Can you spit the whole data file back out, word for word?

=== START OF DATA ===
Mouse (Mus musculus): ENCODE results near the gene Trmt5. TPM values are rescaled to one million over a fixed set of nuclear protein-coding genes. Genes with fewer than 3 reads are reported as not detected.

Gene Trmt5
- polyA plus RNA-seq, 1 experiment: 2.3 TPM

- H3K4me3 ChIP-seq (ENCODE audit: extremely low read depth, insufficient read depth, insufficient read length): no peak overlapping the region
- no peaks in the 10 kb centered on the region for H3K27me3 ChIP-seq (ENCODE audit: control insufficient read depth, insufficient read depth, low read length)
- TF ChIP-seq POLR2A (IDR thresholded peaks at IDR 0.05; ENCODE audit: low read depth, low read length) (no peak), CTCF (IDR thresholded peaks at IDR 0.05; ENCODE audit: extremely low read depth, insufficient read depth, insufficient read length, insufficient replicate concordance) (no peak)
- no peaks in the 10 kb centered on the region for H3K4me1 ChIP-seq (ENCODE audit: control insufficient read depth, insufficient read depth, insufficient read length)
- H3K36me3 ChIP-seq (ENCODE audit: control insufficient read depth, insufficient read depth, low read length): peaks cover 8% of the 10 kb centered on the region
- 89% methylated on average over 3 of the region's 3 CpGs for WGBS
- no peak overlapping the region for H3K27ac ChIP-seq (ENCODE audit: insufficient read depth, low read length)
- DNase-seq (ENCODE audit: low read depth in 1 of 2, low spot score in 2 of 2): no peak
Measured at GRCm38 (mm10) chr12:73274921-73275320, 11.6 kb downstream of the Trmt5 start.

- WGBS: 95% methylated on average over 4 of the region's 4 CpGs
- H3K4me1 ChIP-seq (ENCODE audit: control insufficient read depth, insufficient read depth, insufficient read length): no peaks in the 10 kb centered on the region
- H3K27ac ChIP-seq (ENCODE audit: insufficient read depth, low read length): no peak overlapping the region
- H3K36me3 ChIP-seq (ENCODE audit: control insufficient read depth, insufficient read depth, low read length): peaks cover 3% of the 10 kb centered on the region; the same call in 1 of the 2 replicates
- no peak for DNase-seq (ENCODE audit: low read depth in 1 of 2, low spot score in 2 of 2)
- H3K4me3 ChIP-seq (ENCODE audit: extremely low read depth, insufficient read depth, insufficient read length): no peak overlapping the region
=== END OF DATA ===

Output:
Mouse (Mus musculus): ENCODE results near the gene Trmt5. TPM values are rescaled to one million over a fixed set of nuclear protein-coding genes. Genes with fewer than 3 reads are reported as not detected.

Gene Trmt5
- polyA plus RNA-seq, 1 experiment: 2.3 TPM

- H3K4me3 ChIP-seq (ENCODE audit: extremely low read depth, insufficient read depth, insufficient read length): no peak overlapping the region
- no peaks in the 10 kb centered on the region for H3K27me3 ChIP-seq (ENCODE audit: control insufficient read depth, insufficient read depth, low read length)
- TF ChIP-seq POLR2A (IDR thresholded peaks at IDR 0.05; ENCODE audit: low read depth, low read length) (no peak), CTCF (IDR thresholded peaks at IDR 0.05; ENCODE audit: extremely low read depth, insufficient read depth, insufficient read length, insufficient replicate concordance) (no peak)
- no peaks in the 10 kb centered on the region for H3K4me1 ChIP-seq (ENCODE audit: control insufficient read depth, insufficient read depth, insufficient read length)
- H3K36me3 ChIP-seq (ENCODE audit: control insufficient read depth, insufficient read depth, low read length): peaks cover 8% of the 10 kb centered on the region
- 89% methylated on average over 3 of the region's 3 CpGs for WGBS
- no peak overlapping the region for H3K27ac ChIP-seq (ENCODE audit: insufficient read depth, low read length)
- DNase-seq (ENCODE audit: low read depth in 1 of 2, low spot score in 2 of 2): no peak
Measured at GRCm38 (mm10) chr12:73274921-73275320, 11.6 kb downstream of the Trmt5 start.

- WGBS: 95% methylated on average over 4 of the region's 4 CpGs
- H3K4me1 ChIP-seq (ENCODE audit: control insufficient read depth, insufficient read depth, insufficient read length): no peaks in the 10 kb centered on the region
- H3K27ac ChIP-seq (ENCODE audit: insufficient read depth, low read length): no peak overlapping the region
- H3K36me3 ChIP-seq (ENCODE audit: control insufficient read depth, insufficient read depth, low read length): peaks cover 3% of the 10 kb centered on the region; the same call in 1 of the 2 replicates
- no peak for DNase-seq (ENCODE audit: low read depth in 1 of 2, low spot score in 2 of 2)
- H3K4me3 ChIP-seq (ENCODE audit: extremely low read depth, insufficient read depth, insufficient read length): no peak overlapping the region